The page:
Health and wellbeing are not solely reducible to individuals and what they do and do not do. People exist in an assemblage of biological, physiological, psychological, social, cultural, economic, symbolic, cultural, power, class, and other material relations. Their health emerges out of these relations with some relations such as class and power exerting considerable influence on the other parts of that assemblage. In terms of improving health and wellbeing, it is therefore more effective to address issues of power, control and meaning in people lives rather than fixate on what choices they make.  

Approaches that emphasise improving health and wellbeing at an individual level may make some difference – encouraging anyone to stop smoking is inherently a good move – but they will not lead to the reduction in class and health inequalities that is required to fully meet everyone’s capacity, and the right to live a long, fulfilled life. Individuated approaches stem from the flawed perspective that health and wellbeing is the outcome of individual choice manifest in what people choose to drink or eat. These perspectives emerge from two different sources. One is behavioural psychology which holds that all behaviours are anchored in individuals’ decisions. The other is neo-liberalism which seeks to deflect and project the causes of social maladies onto the individual.

One common response to health problems is to call for increased funding for the NHS. Putting more and more resources into the NHS will not in itself prevent health inequalities developing in the first place. As with all health services, the NHS treats people once they become ill. We require more radical action that begins to make deeper and more fundamental changes to create a society of good wellbeing.  

We are talking about a fundamental transformation of a society. Whilst revolution may be the ultimate answer there is little indication it will occur anytime soon. So, what to do instead? There are steps that can be put in place that will begin to make a manifest difference to the lives and wellbeing of working-class people across Scotland but it will involve thinking differently, in ways that are not usually associated with health policy. 

There are three suggestions that come to mind. None are perfect. All can be critiqued, but they represent a start and – at very worst- a better way of living than we currently do. Some are nudges while others are more of shoulder charges.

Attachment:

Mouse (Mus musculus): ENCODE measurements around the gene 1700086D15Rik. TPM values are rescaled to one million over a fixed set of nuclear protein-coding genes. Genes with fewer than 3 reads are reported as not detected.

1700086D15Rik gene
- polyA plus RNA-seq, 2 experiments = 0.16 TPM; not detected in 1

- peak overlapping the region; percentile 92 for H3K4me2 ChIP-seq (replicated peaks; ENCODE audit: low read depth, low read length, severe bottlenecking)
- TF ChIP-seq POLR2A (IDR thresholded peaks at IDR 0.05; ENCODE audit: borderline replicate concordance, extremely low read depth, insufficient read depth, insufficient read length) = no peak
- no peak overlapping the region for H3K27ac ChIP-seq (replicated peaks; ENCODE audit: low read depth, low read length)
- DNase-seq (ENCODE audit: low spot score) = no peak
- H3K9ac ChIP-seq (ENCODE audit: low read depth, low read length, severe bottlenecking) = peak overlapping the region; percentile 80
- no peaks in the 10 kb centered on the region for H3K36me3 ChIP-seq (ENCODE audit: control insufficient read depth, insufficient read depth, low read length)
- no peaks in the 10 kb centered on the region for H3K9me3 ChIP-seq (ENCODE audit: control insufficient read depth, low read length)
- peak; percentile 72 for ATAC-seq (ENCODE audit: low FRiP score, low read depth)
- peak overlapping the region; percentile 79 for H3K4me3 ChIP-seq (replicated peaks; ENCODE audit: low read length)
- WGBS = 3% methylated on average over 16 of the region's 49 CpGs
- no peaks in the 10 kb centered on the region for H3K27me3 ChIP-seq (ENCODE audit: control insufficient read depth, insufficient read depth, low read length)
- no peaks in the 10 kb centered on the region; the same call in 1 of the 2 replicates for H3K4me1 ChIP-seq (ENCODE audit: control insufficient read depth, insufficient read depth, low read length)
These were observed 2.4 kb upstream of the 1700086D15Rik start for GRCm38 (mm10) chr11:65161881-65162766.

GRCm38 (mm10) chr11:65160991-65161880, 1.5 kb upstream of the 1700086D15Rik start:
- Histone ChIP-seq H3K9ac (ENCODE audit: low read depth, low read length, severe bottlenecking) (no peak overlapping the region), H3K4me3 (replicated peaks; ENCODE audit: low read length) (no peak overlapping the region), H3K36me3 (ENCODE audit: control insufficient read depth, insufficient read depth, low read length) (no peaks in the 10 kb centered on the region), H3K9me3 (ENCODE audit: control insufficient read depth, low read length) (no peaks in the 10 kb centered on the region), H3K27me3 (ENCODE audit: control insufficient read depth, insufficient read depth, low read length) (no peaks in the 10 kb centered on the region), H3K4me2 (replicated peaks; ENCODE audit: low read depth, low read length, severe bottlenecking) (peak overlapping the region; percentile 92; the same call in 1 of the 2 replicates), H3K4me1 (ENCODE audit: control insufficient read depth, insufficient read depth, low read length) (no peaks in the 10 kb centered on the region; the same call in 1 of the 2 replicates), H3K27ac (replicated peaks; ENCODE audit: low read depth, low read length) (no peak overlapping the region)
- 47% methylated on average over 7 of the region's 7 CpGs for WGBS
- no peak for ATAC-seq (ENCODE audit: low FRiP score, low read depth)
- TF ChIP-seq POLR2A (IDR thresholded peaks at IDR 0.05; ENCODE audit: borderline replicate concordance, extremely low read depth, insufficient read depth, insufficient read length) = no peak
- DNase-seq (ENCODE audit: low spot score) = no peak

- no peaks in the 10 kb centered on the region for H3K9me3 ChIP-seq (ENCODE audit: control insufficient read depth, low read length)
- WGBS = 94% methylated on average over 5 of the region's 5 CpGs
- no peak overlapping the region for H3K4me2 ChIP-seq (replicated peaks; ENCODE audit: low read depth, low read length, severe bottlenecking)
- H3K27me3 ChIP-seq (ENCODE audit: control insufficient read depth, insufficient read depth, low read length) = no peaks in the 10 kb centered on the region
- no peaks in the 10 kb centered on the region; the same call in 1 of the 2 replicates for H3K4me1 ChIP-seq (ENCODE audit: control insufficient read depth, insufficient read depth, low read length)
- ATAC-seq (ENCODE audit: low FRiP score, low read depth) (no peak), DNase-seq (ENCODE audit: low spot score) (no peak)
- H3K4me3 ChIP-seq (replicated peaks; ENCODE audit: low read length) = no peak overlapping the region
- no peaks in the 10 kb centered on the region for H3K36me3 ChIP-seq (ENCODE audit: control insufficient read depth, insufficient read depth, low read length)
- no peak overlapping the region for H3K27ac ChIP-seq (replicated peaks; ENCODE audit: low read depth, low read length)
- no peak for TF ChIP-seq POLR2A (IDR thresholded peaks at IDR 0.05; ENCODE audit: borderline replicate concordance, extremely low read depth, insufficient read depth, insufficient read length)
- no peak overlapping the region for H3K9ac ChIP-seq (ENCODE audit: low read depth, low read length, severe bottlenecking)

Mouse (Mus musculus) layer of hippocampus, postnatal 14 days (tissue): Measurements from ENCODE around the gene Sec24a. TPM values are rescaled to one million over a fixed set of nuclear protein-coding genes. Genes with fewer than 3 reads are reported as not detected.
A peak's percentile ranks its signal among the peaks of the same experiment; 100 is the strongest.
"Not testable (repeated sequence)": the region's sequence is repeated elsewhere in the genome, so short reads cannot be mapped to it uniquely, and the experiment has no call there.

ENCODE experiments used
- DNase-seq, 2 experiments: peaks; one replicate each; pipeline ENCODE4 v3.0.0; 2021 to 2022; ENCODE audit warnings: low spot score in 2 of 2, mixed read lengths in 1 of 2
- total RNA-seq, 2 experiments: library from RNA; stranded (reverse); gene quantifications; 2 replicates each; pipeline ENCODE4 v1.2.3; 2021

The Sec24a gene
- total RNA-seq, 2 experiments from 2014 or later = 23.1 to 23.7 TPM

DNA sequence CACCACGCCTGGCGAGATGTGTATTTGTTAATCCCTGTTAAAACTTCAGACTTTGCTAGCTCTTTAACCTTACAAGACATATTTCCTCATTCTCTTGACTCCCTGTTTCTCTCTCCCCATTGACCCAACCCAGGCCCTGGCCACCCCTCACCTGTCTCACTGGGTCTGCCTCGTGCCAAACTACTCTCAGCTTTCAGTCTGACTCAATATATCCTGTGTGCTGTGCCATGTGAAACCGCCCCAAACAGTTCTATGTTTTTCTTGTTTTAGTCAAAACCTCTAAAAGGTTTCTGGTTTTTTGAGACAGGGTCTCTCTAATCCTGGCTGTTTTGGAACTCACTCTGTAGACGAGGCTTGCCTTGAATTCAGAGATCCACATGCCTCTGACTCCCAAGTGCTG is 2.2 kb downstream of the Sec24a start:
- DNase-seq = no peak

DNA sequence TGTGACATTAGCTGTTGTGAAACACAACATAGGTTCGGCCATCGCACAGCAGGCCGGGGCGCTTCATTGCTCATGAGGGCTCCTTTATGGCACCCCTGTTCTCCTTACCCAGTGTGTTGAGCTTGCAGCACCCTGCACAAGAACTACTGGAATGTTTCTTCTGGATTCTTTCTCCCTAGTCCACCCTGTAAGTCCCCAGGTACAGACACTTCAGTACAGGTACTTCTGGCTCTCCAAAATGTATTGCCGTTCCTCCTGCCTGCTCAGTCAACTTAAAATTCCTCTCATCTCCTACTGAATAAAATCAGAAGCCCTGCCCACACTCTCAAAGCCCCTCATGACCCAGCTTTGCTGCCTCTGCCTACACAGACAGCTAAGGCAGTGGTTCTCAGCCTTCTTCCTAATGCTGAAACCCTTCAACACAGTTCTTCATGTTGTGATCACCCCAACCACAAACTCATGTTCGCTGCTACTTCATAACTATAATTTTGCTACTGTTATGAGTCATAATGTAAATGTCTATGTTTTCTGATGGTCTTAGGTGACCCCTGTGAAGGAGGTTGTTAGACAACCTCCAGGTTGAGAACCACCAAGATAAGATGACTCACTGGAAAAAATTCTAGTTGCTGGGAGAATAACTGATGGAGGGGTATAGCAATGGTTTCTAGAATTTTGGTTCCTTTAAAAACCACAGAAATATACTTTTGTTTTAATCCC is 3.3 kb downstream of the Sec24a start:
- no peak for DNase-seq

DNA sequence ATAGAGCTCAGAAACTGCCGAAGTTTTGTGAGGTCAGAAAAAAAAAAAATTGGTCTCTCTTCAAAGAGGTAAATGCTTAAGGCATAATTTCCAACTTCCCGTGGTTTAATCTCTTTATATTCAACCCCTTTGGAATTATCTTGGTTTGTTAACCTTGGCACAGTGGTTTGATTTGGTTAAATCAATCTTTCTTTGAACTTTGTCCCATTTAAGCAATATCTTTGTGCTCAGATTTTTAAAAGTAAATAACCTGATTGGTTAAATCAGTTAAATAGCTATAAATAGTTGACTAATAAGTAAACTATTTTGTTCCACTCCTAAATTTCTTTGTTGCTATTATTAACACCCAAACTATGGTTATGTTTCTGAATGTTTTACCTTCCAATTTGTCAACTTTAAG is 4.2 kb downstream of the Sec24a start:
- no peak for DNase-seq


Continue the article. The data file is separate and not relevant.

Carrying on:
The right to the city – reverse the privatisation of mobility: Research analysing issues of deprivation and health always produces one interesting finding: the need for cheap – if not free- public transport that is frequent and well connected. Decades of transport privatisation across Scotland has greatly restricted movement within and without urban and rural areas.  

In one study of food insecurity in Aberdeen, for example, researchers found that life for people living in working class communities was made harder by not being able to easily access cheaper supermarkets, health facilities (such as their GP), and job interviews. Many of the people spoken to in the research also experienced long-term poor physical and mental health and wellbeing, while additionally caring for family members with disabilities or chronic illnesses. Trying to reach either places or the people for whom they provided care was very hard. Buses were expensive and did not connect different housing estates or were non-existent. The lack of transport limited what they could achieve and, in turn, negatively affected wellbeing while adding to the hard work of living in poverty. 

As Marxist urbanist, Lefebvre, argued everyone has the right to the city in terms of mobility to move around in the city and to influence its wider development. By providing the resource of movement, wellbeing would be improved allowing people to easily maintain supportive caring relationships, and access facilities plus also make them feel part of the city, that their needs are recognised and that they are not marginalised and forgotten. Providing cheap transport may not seem that radical but it constitutes area that could easily be returned to public ownership with obvious benefits.